I thought this Veteran’s Day that I would talk about an uncle of mine who was a soldier for the Union Army during the Civil War and died in 1862 at the age of 22, having had no chance to leave much of a legacy.
Clayton Webb Shaw’s short life consisted of: being born, which happened on the 8th of May, 1840 in Clermont County, Ohio, (he was the oldest son of John Shaw and Idea Webb); growing up; volunteering in 1861 in the 5th Ohio Cavalry O.V.C., Company M (as a musician); dying.
Reports of his death are a bit confusing.
The regiment that he joined was organized at Camp Dick Corwin, at the end of 1861, and the men who signed up were in for a three-year stint. The regiment was composed mostly of men from Hamilton and Clermont counties in Ohio.
On February 26, 1862, the 5th received orders to report to Brig.-Gen. W. T. Sherman in Paducah, Kentucky. So off they went.
On the night of March 15 the regiment dropped down to Pittsburg landing and the next evening an expedition, consisting of six squadrons of the regiment, was ordered in the direction of Corinth and when 5 miles from the landing, in front of Shiloh chapel, was suddenly fired upon by a considerable body of the enemy. A charge was immediately made, in which several prisoners were taken.
On April 4 the second battalion of the regiment had a sharp skirmish with Confederate cavalry, infantry and artillery at Crump’s landing, in which the battalion had 2 wounded, but brought in 14 prisoners.
At the battle of Shiloh the regiment was constantly under fire. Gen. Grant giving direct orders to it and assigning it various difficult and dangerous duties and positions in the field. The behavior of officers and men throughout their virgin battle was highly commended by both Gens. Grant and Sherman. The regiment advanced with the army in the slow “siege” of Corinth, and had its share of picket duty and other exposure.1
Here is a list of their battles, skirmishes, etc.:
March from Danville to Savannah, Tennessee, March 10-11, 1862.
Expedition to Mobile & Ohio Railroad to destroy bridges March 14-15.
Beach Creek Bridge, Tennessee, March 13.
Near Eastport, Mississippi, March 14.
Burnsville March 14-15.
Reach Pittsburg Landing March 15.
Skirmish Pittsburg Landing March 16.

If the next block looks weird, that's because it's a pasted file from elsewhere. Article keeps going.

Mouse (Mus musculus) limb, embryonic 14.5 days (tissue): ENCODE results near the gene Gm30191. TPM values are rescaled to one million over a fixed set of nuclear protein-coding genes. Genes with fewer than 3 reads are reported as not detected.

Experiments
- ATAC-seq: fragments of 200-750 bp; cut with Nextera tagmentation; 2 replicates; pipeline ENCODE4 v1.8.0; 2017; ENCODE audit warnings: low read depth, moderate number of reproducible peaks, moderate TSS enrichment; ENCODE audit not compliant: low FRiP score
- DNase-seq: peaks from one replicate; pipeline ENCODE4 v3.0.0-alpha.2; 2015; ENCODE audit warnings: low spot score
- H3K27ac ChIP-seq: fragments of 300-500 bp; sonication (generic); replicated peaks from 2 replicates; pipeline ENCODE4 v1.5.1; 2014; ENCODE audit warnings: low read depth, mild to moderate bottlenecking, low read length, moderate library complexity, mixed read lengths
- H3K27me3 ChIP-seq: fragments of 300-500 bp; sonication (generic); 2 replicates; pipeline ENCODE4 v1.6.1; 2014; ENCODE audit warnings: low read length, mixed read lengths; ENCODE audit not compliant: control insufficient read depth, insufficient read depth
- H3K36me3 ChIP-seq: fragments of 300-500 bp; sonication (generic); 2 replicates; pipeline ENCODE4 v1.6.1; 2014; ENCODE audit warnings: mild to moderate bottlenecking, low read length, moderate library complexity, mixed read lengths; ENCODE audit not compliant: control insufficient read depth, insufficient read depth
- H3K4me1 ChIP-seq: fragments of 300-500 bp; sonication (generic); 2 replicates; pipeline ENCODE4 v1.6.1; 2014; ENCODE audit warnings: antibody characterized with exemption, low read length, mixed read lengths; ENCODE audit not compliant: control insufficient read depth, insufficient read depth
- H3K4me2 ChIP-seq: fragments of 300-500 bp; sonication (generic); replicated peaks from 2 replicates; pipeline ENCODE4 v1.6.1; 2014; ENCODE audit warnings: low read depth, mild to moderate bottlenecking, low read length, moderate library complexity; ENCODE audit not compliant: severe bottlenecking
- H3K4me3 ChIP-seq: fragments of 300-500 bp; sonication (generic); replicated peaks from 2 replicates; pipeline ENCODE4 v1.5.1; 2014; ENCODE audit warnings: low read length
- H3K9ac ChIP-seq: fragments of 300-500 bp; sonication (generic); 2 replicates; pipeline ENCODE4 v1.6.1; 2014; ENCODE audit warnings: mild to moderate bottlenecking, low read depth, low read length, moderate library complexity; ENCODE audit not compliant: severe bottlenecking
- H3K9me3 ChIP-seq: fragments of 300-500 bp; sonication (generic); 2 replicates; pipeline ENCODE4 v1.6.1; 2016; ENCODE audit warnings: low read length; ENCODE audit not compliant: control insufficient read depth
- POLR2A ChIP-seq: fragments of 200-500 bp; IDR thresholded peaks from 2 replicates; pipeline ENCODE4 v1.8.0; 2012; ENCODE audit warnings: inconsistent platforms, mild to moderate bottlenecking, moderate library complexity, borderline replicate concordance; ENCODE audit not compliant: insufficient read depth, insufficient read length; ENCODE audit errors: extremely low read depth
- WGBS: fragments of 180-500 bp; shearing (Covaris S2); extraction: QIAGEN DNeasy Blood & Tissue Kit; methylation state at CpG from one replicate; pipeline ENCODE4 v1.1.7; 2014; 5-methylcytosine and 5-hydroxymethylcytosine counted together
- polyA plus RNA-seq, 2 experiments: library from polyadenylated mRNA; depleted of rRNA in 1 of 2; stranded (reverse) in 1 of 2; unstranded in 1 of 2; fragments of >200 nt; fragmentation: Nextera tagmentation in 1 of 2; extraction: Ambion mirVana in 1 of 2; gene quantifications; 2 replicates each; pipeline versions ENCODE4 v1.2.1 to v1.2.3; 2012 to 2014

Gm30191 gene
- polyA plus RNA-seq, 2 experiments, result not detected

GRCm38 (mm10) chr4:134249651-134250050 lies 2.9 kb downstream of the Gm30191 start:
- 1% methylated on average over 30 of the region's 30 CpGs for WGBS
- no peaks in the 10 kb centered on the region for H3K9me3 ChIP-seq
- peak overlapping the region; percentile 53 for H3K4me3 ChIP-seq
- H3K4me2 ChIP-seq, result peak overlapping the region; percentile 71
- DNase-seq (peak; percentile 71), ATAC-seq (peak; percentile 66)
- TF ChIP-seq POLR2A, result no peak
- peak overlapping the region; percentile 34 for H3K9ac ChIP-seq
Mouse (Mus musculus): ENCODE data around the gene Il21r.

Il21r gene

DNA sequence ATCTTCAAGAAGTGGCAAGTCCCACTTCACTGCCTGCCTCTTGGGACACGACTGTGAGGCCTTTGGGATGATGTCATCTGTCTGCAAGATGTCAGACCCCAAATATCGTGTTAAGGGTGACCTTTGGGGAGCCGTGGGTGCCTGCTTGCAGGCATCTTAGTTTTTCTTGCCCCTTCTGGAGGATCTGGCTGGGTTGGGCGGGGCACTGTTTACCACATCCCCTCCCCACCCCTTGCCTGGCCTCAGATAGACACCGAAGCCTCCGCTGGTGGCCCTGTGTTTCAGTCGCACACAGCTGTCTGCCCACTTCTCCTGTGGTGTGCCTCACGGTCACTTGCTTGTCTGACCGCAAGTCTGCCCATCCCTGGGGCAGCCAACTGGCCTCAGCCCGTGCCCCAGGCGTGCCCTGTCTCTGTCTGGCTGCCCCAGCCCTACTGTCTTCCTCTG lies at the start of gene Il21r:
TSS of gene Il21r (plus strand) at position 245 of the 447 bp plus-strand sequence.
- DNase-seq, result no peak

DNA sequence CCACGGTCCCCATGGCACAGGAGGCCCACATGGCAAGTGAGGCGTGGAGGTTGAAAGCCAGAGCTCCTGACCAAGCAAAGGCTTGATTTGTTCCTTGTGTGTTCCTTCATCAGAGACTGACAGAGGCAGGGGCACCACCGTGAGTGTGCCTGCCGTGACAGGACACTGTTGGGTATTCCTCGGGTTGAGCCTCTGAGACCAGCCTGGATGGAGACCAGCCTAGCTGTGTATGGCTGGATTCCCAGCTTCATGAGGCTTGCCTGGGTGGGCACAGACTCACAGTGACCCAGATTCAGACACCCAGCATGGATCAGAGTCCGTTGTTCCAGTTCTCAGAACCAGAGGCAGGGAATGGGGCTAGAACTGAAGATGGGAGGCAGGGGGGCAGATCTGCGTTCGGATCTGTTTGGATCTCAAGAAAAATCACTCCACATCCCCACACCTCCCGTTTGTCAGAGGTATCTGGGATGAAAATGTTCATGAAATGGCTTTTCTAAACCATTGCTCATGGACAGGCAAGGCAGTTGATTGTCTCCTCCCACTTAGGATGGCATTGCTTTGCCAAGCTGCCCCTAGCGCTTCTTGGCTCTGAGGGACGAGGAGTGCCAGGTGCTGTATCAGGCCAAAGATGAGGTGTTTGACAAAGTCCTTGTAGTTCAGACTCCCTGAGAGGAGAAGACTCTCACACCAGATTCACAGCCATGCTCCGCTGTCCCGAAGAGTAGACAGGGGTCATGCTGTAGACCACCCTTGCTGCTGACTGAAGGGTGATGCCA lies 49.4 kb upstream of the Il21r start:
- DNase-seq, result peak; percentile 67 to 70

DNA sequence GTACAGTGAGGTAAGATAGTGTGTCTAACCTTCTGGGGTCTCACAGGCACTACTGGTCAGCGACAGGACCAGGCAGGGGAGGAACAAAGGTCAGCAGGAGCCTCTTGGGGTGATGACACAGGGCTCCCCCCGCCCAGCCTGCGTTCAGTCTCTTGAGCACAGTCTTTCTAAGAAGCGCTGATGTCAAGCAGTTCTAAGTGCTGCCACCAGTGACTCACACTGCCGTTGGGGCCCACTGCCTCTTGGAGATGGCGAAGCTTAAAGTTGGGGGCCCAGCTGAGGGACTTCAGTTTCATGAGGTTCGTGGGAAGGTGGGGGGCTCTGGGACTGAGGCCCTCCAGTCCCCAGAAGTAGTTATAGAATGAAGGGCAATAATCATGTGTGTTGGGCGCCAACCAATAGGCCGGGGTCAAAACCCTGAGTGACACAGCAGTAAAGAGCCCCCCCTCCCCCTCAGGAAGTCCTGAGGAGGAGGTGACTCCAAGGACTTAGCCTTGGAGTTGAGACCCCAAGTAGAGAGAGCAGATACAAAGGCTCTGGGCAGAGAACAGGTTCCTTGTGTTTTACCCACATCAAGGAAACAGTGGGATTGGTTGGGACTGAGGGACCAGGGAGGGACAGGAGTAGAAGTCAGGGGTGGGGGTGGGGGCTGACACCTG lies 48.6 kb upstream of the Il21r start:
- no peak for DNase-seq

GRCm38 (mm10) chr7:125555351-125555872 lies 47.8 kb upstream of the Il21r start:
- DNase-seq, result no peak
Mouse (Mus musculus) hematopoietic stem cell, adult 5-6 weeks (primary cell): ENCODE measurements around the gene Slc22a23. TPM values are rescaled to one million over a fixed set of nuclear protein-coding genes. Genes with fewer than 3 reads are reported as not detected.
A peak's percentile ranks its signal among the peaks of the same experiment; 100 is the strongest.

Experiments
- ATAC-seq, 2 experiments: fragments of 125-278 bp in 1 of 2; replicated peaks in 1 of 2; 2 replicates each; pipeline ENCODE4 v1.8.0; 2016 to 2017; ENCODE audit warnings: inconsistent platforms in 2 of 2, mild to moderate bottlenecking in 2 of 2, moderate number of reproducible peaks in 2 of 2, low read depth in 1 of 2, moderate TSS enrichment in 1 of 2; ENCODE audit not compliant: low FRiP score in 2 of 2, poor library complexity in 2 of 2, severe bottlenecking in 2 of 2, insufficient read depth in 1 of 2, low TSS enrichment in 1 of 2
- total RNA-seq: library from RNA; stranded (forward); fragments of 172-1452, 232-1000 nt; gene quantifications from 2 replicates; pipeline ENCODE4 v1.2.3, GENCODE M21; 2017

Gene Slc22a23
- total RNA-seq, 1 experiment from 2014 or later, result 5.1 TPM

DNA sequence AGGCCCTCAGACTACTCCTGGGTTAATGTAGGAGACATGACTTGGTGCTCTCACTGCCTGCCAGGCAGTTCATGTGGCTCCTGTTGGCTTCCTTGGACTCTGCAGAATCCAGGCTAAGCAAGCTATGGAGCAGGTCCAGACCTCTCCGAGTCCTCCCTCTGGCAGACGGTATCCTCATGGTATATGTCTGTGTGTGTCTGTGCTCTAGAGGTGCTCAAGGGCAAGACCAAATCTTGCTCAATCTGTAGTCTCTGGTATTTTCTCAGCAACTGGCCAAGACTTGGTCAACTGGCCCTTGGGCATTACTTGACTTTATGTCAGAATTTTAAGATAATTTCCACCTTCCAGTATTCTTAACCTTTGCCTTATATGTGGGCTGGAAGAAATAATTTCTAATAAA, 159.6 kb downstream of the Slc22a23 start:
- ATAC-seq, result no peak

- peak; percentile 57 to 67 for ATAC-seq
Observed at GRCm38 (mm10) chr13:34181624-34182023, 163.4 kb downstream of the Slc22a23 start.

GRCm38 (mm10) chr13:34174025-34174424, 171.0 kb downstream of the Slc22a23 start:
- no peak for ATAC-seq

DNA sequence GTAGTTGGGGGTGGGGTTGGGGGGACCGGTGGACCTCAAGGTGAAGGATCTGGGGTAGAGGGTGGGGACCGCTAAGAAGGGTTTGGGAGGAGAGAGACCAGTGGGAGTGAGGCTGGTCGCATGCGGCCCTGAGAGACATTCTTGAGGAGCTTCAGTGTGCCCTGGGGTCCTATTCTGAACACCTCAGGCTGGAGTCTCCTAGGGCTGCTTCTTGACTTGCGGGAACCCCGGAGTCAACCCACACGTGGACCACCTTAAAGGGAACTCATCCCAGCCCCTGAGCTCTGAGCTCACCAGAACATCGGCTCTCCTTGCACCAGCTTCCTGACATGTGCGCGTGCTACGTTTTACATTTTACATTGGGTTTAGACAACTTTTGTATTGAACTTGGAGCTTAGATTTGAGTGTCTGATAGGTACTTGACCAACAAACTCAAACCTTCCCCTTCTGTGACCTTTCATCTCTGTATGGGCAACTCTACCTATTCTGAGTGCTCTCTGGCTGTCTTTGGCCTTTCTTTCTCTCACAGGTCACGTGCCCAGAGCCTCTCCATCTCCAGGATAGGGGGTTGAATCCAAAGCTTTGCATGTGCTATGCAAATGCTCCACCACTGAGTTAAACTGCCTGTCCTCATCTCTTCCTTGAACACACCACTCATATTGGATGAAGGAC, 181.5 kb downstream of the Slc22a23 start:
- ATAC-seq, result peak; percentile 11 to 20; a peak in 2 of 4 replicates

Reconnoissance toward Corinth March 16.
Black Jack Forest March 16 (Detachment).
Near Shiloh Church March 24 (1st and 2nd Battalions).
Expedition to Chickasaw, Alabama, and Eastport, Mississippi, April 1.
Near Monterey, Tennessee, April 3.
Crump’s Landing April 4 (Detachment).
Battle of Shiloh April 6-7.
Corinth Road April 8.
Beech Creek Bridge April 13 (3rd Battalion).
Affair with Cavalry April 14.
Advance on and siege of Corinth, Mississippi, April 29-May 30.
So right away Clayton’s company was pretty much thrown into the blender. Okay, so far we can see Clayton’s company’s activities up to and beyond Shiloh. And then Clayton dies. This is where things get a bit confusing. According to the ‘Graves Registration Card’ found at ancestry.com, Clayton died at Shiloh, Tennessee, KIA on May 22, 1862.
But…the Battle of Shiloh occurred April 6-7. The Union Army was advancing to, and sieging at Corinth, Mississippi from April 29-May 30. So how did he die at Shiloh? Maybe he was in a picket type situation, or they were reconnoitering in the area and there was a skirmish he died in.
Here is the story as told by his brother James:
James F. Shaw ….son of John and Ida (Webb) Shaw…Five children were born to this union:…Clayton, enlisted at the beginning of the Civil war in the Fifth Ohio Cavalry and died at Pittsburg Landing soon after the battle…2
So according to his brother, Clayton died at Pittsburg Landing, which is also what the Battle of Shiloh is called, shortly after the battle. (You can see the landing on the map above.)
But then we get to his headstone, the one that was applied for that honors his service:
He volunteered in Co. M 5th
O.V.C. October 3, 1861
Was in the battle at
Sent home sick, arrived
May 9, died on 22, 1862
Aged 22 years 19 days3
His headstone states that he died at home due to illness. However, it doesn’t specifically state what kind of illness. Was he recovering from wounds received in battle? Did he catch one of the prevalent diseases that killed many his fellow soldiers? Regardless of what illness killed him, it looks like he was not actually killed in action, but died at home surrounded by his family–I guess if you have to go, it’s not as bad as dying in a muddy, bloody field of battle.
In the end, despite the confusion on the details of his final days, Private Clayton Webb Shaw died in service to his country. So I thank him, and am only sorry that he is one of many young men whose life was cut so brutally short by war.
Here is a slide show of three of the only decent images I could find online regarding Shiloh, or the 5th Ohio, (the company is unknown in that image though). Found these at the National Archives.
- From—5th Ohio Cavalry Soldier Roster – Official Roster of the Soldiers of the State of Ohio in the War of the Rebellion, 1861-1866, Volume 11, by Ohio Roster Commission (Joseph B. Foraker, Governor, James S. Robinson, Sec’y of State and H. A. Axline, Adjutant-General), 1886.